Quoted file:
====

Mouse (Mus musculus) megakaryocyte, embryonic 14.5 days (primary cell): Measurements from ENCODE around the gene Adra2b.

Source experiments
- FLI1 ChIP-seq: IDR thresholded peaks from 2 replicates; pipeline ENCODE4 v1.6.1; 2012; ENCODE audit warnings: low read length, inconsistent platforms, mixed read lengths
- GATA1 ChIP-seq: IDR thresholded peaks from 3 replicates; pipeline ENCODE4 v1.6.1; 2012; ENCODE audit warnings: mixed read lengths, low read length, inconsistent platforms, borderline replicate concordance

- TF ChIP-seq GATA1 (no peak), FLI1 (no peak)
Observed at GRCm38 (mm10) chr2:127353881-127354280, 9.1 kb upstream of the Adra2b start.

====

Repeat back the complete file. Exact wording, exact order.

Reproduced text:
Mouse (Mus musculus) megakaryocyte, embryonic 14.5 days (primary cell): Measurements from ENCODE around the gene Adra2b.

Source experiments
- FLI1 ChIP-seq: IDR thresholded peaks from 2 replicates; pipeline ENCODE4 v1.6.1; 2012; ENCODE audit warnings: low read length, inconsistent platforms, mixed read lengths
- GATA1 ChIP-seq: IDR thresholded peaks from 3 replicates; pipeline ENCODE4 v1.6.1; 2012; ENCODE audit warnings: mixed read lengths, low read length, inconsistent platforms, borderline replicate concordance

- TF ChIP-seq GATA1 (no peak), FLI1 (no peak)
Observed at GRCm38 (mm10) chr2:127353881-127354280, 9.1 kb upstream of the Adra2b start.